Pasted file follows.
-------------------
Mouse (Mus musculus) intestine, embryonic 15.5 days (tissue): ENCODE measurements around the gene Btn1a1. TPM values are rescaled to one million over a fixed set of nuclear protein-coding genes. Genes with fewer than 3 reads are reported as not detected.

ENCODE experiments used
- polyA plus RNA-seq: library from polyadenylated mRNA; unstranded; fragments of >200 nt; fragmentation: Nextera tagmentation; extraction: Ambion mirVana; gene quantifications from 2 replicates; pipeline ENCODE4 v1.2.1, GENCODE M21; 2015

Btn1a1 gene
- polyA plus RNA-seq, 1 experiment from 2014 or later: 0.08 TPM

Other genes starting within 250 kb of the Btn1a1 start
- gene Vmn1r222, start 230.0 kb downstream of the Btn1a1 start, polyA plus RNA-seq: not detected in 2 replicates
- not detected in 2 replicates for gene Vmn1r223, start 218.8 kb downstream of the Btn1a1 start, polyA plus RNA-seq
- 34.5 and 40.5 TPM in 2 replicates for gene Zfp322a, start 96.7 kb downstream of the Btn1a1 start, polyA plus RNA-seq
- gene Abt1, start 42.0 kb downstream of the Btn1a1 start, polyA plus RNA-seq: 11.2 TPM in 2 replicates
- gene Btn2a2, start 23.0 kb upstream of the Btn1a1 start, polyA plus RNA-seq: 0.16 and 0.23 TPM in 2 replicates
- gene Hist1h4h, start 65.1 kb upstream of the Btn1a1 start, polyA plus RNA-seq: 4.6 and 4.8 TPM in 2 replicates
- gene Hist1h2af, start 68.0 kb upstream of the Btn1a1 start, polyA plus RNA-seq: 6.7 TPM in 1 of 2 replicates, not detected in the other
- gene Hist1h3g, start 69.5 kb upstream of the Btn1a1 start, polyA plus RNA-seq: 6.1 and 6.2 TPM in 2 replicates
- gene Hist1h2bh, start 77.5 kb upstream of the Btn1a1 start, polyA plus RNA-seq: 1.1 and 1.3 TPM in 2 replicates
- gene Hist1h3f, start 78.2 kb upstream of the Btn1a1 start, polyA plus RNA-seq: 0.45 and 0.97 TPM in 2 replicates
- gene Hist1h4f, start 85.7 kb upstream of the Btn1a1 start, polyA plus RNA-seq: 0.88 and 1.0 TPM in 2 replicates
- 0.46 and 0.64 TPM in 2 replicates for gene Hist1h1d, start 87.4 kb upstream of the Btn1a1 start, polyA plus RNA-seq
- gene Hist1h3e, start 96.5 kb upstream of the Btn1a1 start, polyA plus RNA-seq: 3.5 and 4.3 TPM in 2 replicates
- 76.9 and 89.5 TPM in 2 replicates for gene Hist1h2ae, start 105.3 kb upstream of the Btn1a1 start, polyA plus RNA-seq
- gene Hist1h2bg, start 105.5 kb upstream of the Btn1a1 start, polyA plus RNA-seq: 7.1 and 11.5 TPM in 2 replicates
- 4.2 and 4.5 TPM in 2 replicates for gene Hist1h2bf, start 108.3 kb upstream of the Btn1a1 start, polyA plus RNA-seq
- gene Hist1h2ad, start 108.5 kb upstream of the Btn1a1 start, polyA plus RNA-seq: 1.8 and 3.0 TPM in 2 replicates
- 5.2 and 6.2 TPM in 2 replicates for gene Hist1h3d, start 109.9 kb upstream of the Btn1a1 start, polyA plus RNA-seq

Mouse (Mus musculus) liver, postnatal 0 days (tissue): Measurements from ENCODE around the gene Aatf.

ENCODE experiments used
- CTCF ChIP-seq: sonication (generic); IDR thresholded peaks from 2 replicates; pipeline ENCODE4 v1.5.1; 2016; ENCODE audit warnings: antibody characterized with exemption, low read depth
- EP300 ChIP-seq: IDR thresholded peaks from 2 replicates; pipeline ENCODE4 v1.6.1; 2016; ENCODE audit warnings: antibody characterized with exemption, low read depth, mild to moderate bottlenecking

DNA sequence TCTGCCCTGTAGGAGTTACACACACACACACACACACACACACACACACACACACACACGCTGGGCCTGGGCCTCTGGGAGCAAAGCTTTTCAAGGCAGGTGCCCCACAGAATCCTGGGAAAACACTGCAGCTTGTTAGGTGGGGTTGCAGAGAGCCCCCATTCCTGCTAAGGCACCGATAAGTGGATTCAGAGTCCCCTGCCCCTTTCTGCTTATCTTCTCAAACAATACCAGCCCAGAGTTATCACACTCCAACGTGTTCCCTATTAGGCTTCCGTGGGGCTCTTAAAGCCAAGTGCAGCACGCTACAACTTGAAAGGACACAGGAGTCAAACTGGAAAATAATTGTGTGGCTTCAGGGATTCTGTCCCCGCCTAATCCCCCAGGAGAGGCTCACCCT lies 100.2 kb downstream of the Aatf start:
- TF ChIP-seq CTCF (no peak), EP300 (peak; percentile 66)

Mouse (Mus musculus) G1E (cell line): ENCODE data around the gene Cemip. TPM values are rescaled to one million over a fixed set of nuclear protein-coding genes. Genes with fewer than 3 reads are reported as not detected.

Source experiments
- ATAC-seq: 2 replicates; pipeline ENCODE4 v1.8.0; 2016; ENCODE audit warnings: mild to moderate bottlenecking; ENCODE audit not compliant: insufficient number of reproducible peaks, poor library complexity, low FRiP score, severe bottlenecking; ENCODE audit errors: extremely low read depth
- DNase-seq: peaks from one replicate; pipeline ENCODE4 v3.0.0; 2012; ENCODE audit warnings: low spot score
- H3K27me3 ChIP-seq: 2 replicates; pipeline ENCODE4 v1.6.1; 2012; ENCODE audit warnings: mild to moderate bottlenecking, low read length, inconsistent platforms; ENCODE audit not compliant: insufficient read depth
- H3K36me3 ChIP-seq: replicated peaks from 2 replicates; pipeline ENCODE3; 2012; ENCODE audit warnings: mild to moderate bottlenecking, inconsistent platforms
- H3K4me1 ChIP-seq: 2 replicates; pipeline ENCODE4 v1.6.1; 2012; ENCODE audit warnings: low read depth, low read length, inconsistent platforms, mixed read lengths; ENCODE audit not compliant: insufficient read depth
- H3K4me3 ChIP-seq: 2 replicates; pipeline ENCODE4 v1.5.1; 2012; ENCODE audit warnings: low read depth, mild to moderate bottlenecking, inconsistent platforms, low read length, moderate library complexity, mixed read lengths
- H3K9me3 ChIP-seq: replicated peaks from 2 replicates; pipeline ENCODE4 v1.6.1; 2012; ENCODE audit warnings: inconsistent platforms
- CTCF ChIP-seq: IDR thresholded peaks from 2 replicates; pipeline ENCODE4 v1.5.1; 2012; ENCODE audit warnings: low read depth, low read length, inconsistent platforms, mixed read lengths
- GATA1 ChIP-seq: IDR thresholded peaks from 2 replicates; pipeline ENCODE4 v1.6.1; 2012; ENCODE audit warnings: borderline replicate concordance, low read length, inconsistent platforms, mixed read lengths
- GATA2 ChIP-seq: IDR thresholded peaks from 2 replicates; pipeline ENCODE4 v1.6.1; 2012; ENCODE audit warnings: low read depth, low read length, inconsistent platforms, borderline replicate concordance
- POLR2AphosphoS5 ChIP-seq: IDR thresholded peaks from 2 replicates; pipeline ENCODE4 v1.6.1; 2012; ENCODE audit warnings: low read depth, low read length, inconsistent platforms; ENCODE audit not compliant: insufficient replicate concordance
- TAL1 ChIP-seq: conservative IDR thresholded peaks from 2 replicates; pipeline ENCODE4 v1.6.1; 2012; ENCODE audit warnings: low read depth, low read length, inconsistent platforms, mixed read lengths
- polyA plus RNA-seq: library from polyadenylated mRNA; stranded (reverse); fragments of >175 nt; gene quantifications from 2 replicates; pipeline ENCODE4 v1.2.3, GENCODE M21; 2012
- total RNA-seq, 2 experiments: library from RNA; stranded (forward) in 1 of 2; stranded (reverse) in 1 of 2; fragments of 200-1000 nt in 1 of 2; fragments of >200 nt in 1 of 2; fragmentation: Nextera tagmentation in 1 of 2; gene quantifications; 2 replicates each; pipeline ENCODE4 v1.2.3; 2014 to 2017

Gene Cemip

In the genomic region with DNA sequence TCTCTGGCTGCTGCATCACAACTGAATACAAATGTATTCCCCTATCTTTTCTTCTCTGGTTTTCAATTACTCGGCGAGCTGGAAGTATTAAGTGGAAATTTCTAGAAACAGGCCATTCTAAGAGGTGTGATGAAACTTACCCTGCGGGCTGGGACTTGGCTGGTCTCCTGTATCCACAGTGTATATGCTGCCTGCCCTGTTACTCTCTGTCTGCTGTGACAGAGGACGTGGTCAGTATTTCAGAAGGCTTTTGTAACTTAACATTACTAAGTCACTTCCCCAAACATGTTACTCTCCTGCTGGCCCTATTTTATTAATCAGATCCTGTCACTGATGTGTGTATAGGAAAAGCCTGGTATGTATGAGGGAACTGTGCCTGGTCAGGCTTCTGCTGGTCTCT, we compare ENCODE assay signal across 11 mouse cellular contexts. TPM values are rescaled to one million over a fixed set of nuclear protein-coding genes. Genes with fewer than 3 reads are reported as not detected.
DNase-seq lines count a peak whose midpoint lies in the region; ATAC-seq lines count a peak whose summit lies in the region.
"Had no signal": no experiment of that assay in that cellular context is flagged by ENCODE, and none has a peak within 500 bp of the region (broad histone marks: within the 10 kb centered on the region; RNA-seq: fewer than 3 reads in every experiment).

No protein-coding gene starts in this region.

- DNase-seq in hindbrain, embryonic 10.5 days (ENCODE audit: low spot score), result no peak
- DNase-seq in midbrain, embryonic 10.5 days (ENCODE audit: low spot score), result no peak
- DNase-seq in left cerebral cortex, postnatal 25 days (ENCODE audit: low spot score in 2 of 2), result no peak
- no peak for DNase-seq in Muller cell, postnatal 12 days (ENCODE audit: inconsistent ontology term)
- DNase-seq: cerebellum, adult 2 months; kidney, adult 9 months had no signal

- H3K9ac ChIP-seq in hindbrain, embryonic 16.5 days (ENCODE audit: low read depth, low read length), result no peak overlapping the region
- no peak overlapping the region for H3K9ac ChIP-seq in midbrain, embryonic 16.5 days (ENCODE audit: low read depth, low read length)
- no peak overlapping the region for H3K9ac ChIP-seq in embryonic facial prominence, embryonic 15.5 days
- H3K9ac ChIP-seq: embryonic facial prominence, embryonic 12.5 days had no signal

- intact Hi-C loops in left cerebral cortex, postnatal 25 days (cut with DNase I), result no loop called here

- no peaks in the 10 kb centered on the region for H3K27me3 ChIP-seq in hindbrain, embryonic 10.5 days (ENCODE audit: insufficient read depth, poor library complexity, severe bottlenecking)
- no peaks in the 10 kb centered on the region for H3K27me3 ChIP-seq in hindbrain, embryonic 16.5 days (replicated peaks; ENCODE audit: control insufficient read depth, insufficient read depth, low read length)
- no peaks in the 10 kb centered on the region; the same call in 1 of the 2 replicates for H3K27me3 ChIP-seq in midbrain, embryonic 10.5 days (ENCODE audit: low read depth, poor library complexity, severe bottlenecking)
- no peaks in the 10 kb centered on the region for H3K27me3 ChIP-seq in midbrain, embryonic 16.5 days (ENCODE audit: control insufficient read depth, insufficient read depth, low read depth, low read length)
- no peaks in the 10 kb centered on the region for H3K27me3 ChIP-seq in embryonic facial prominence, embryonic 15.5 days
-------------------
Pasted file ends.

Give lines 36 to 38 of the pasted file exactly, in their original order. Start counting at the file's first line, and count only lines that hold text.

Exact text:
- H3K36me3 ChIP-seq: replicated peaks from 2 replicates; pipeline ENCODE3; 2012; ENCODE audit warnings: mild to moderate bottlenecking, inconsistent platforms
- H3K4me1 ChIP-seq: 2 replicates; pipeline ENCODE4 v1.6.1; 2012; ENCODE audit warnings: low read depth, low read length, inconsistent platforms, mixed read lengths; ENCODE audit not compliant: insufficient read depth
- H3K4me3 ChIP-seq: 2 replicates; pipeline ENCODE4 v1.5.1; 2012; ENCODE audit warnings: low read depth, mild to moderate bottlenecking, inconsistent platforms, low read length, moderate library complexity, mixed read lengths